• Urgent government intervention to ensure that patients with a medical need for ear wax removal have access to the service on the NHS, regardless of where they live.
  • Health commissioners to examine different ways of delivering the service through primary and community care, and ensure that where the service is commissioned, ear wax removal providers are delivering the service as contracted.
  • NHS England to improve its information about how patients can manage ear wax build-up, and ensure that GP surgeries share consistent, safe and evidence-based information with their patients.

Helen Kendall, 76, from Bath, pays £240 a year to get her ear wax removed privately as there is no NHS service in her area. A retired university counsellor and keen singer in her community choir, Helen says the service is essential for her wellbeing. She said:

“I was so desperate that I paid £80 to have my ear wax removed privately. It made a huge difference to my hearing and quality of life. I’m a sociable person, I volunteer at a food bank, I’m part of an art group and cook for a lunch club and I love the cinema; all these rely on me being able to hear properly.”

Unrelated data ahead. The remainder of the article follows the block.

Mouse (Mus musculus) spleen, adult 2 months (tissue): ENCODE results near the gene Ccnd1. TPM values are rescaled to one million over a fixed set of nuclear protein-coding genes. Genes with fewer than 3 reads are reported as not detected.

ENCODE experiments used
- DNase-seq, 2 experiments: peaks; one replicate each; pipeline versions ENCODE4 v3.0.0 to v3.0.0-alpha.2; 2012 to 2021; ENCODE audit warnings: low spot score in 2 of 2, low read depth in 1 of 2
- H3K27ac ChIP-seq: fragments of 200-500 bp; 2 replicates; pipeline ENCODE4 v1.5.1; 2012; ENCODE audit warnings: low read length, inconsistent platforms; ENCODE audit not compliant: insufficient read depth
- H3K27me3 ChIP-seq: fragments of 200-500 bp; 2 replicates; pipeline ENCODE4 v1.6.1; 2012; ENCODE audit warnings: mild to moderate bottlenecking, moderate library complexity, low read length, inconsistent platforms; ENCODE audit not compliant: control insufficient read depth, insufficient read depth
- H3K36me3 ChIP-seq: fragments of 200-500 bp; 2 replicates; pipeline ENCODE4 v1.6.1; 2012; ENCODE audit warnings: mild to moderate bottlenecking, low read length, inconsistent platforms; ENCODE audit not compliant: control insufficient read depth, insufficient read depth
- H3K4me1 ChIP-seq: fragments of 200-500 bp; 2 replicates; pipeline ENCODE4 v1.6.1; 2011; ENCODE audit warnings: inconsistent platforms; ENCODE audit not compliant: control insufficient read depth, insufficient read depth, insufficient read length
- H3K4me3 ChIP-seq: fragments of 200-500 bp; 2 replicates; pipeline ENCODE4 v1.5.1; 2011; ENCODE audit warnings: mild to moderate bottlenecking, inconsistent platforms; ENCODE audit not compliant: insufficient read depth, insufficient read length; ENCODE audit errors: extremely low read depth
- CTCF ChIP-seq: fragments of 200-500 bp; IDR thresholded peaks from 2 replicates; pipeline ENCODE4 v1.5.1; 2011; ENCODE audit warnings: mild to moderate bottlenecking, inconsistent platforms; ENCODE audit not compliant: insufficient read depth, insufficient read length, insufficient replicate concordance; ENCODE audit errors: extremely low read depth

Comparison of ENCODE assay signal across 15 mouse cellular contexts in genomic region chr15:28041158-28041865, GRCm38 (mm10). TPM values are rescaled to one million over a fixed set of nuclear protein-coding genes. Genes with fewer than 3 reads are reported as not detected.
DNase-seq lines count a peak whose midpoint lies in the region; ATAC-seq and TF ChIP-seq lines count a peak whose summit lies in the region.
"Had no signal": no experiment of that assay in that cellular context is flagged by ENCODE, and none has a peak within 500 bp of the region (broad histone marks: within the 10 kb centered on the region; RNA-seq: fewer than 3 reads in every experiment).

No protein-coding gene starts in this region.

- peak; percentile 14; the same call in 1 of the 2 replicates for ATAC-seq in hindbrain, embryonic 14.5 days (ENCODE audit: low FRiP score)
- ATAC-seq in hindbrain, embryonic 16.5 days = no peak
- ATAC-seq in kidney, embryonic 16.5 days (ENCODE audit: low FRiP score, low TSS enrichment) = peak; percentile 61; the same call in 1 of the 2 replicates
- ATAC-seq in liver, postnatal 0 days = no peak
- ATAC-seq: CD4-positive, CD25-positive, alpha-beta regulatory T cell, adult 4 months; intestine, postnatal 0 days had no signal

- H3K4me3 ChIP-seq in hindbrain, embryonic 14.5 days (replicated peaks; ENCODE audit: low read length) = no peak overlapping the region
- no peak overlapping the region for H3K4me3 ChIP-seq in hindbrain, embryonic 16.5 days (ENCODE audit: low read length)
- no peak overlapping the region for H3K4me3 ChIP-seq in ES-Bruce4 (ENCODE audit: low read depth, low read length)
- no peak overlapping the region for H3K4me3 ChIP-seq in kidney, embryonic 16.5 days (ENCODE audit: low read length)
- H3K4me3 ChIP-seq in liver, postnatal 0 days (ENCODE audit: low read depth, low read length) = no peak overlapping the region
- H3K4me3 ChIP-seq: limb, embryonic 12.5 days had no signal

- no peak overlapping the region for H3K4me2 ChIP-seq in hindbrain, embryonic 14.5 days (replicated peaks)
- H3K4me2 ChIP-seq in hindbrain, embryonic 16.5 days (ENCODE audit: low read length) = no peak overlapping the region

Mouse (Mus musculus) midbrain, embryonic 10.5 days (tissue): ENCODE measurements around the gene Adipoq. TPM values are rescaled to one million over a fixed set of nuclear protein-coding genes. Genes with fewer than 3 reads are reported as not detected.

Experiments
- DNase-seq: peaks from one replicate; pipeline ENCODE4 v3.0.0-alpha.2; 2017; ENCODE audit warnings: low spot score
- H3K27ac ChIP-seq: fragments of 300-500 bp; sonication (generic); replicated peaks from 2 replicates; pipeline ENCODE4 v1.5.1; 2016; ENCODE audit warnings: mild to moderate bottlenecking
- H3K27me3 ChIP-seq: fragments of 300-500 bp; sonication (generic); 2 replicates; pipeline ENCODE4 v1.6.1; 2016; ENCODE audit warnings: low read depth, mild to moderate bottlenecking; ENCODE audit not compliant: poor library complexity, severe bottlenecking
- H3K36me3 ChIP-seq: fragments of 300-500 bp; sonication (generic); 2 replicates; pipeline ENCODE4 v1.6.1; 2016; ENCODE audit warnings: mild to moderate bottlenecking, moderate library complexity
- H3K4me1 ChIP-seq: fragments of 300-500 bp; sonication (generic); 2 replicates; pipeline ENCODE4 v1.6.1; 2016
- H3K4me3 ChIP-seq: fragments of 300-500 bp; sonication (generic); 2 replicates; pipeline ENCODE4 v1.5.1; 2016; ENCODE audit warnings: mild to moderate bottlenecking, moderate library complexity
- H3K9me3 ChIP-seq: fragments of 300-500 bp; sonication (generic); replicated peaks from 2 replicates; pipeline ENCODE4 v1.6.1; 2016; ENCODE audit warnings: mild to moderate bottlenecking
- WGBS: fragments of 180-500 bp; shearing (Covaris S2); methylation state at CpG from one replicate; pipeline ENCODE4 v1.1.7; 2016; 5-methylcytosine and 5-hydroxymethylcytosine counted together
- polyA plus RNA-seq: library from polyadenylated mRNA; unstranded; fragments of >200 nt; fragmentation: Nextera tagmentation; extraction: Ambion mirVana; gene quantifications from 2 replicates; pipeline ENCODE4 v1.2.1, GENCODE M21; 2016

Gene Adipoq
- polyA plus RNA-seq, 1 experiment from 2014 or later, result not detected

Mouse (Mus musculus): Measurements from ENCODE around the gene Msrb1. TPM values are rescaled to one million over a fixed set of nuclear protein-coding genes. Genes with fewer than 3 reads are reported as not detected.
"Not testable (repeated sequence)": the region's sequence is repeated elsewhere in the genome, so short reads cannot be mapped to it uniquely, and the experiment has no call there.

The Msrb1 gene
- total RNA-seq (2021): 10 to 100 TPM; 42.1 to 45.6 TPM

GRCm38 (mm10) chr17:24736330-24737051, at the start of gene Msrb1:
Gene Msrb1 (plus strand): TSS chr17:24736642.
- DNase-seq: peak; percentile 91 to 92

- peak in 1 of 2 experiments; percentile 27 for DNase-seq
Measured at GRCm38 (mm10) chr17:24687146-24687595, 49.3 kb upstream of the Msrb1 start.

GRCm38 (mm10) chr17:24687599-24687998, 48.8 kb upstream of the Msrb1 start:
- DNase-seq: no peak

Read the rest of Helen’s story about access to ear wax removal services.

Helen Kendall in her kitchen, wearing a red jumper and holding a cup of tea, looking at the camera.
Helen Kendall in her kitchen

Victoria Boelman, Director of Insight and Policy at RNID, said:

“It’s absolutely wrong that people in England who need ear wax removal to be able to hear and take part in everyday life are being left to face painful and debilitating symptoms, forced to fork out for private treatment, or risk dangerous self-removal methods.